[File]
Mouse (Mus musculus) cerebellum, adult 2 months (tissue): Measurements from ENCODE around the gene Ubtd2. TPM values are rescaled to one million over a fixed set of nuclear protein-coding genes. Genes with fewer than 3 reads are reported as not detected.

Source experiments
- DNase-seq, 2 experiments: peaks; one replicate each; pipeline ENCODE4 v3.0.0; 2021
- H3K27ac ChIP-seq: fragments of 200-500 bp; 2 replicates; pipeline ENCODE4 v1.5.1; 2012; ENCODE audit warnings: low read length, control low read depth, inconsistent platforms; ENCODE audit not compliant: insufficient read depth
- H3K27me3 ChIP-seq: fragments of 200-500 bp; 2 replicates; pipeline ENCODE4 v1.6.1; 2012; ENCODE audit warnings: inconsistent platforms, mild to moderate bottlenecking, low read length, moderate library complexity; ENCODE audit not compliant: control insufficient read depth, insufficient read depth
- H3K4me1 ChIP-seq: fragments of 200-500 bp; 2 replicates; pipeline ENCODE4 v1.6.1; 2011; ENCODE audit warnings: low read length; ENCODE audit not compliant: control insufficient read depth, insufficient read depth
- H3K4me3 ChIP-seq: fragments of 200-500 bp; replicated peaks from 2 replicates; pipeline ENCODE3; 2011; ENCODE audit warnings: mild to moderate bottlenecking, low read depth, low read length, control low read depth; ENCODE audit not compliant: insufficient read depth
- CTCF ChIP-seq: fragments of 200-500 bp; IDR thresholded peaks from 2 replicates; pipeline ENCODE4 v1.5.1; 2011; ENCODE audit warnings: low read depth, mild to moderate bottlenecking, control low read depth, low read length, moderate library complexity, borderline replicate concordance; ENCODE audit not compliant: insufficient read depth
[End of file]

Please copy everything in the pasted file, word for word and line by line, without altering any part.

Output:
Mouse (Mus musculus) cerebellum, adult 2 months (tissue): Measurements from ENCODE around the gene Ubtd2. TPM values are rescaled to one million over a fixed set of nuclear protein-coding genes. Genes with fewer than 3 reads are reported as not detected.

Source experiments
- DNase-seq, 2 experiments: peaks; one replicate each; pipeline ENCODE4 v3.0.0; 2021
- H3K27ac ChIP-seq: fragments of 200-500 bp; 2 replicates; pipeline ENCODE4 v1.5.1; 2012; ENCODE audit warnings: low read length, control low read depth, inconsistent platforms; ENCODE audit not compliant: insufficient read depth
- H3K27me3 ChIP-seq: fragments of 200-500 bp; 2 replicates; pipeline ENCODE4 v1.6.1; 2012; ENCODE audit warnings: inconsistent platforms, mild to moderate bottlenecking, low read length, moderate library complexity; ENCODE audit not compliant: control insufficient read depth, insufficient read depth
- H3K4me1 ChIP-seq: fragments of 200-500 bp; 2 replicates; pipeline ENCODE4 v1.6.1; 2011; ENCODE audit warnings: low read length; ENCODE audit not compliant: control insufficient read depth, insufficient read depth
- H3K4me3 ChIP-seq: fragments of 200-500 bp; replicated peaks from 2 replicates; pipeline ENCODE3; 2011; ENCODE audit warnings: mild to moderate bottlenecking, low read depth, low read length, control low read depth; ENCODE audit not compliant: insufficient read depth
- CTCF ChIP-seq: fragments of 200-500 bp; IDR thresholded peaks from 2 replicates; pipeline ENCODE4 v1.5.1; 2011; ENCODE audit warnings: low read depth, mild to moderate bottlenecking, control low read depth, low read length, moderate library complexity, borderline replicate concordance; ENCODE audit not compliant: insufficient read depth